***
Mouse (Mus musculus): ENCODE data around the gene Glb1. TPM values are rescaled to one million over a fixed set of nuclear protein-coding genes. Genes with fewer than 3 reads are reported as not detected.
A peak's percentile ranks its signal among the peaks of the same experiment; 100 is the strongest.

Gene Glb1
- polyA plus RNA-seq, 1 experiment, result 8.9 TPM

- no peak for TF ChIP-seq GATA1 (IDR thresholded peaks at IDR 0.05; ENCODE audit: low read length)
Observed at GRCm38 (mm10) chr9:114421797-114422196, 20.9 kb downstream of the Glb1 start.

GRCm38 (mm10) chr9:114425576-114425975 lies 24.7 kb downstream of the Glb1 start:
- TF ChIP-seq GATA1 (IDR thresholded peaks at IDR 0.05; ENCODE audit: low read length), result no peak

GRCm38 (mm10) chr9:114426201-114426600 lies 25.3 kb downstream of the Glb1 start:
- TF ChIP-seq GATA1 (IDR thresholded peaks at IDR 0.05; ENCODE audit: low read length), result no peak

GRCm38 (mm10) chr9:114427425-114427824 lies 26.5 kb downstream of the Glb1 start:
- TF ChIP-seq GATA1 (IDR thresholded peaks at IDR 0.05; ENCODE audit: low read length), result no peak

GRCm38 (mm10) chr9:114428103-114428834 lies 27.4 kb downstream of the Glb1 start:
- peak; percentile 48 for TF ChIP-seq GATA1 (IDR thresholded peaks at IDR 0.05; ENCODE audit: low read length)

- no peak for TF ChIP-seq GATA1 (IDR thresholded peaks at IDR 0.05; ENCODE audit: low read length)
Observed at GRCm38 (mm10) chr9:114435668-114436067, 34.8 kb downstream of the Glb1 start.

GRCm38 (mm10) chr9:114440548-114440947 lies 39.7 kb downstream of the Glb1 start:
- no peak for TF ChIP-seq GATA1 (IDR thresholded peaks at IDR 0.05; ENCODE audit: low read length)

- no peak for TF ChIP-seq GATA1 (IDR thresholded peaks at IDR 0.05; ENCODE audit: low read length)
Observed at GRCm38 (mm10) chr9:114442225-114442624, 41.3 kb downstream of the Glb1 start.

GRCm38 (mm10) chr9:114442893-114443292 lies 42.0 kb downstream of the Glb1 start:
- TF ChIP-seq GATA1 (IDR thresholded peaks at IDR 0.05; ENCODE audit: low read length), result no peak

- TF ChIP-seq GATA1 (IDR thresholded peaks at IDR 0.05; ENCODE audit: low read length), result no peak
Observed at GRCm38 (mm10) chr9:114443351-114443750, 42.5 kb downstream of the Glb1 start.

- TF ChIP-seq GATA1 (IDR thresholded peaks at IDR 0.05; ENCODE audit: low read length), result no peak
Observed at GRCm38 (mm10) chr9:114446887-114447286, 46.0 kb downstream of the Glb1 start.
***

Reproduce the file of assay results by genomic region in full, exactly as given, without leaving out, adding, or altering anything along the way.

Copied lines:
Mouse (Mus musculus): ENCODE data around the gene Glb1. TPM values are rescaled to one million over a fixed set of nuclear protein-coding genes. Genes with fewer than 3 reads are reported as not detected.
A peak's percentile ranks its signal among the peaks of the same experiment; 100 is the strongest.

Gene Glb1
- polyA plus RNA-seq, 1 experiment, result 8.9 TPM

- no peak for TF ChIP-seq GATA1 (IDR thresholded peaks at IDR 0.05; ENCODE audit: low read length)
Observed at GRCm38 (mm10) chr9:114421797-114422196, 20.9 kb downstream of the Glb1 start.

GRCm38 (mm10) chr9:114425576-114425975 lies 24.7 kb downstream of the Glb1 start:
- TF ChIP-seq GATA1 (IDR thresholded peaks at IDR 0.05; ENCODE audit: low read length), result no peak

GRCm38 (mm10) chr9:114426201-114426600 lies 25.3 kb downstream of the Glb1 start:
- TF ChIP-seq GATA1 (IDR thresholded peaks at IDR 0.05; ENCODE audit: low read length), result no peak

GRCm38 (mm10) chr9:114427425-114427824 lies 26.5 kb downstream of the Glb1 start:
- TF ChIP-seq GATA1 (IDR thresholded peaks at IDR 0.05; ENCODE audit: low read length), result no peak

GRCm38 (mm10) chr9:114428103-114428834 lies 27.4 kb downstream of the Glb1 start:
- peak; percentile 48 for TF ChIP-seq GATA1 (IDR thresholded peaks at IDR 0.05; ENCODE audit: low read length)

- no peak for TF ChIP-seq GATA1 (IDR thresholded peaks at IDR 0.05; ENCODE audit: low read length)
Observed at GRCm38 (mm10) chr9:114435668-114436067, 34.8 kb downstream of the Glb1 start.

GRCm38 (mm10) chr9:114440548-114440947 lies 39.7 kb downstream of the Glb1 start:
- no peak for TF ChIP-seq GATA1 (IDR thresholded peaks at IDR 0.05; ENCODE audit: low read length)

- no peak for TF ChIP-seq GATA1 (IDR thresholded peaks at IDR 0.05; ENCODE audit: low read length)
Observed at GRCm38 (mm10) chr9:114442225-114442624, 41.3 kb downstream of the Glb1 start.

GRCm38 (mm10) chr9:114442893-114443292 lies 42.0 kb downstream of the Glb1 start:
- TF ChIP-seq GATA1 (IDR thresholded peaks at IDR 0.05; ENCODE audit: low read length), result no peak

- TF ChIP-seq GATA1 (IDR thresholded peaks at IDR 0.05; ENCODE audit: low read length), result no peak
Observed at GRCm38 (mm10) chr9:114443351-114443750, 42.5 kb downstream of the Glb1 start.

- TF ChIP-seq GATA1 (IDR thresholded peaks at IDR 0.05; ENCODE audit: low read length), result no peak
Observed at GRCm38 (mm10) chr9:114446887-114447286, 46.0 kb downstream of the Glb1 start.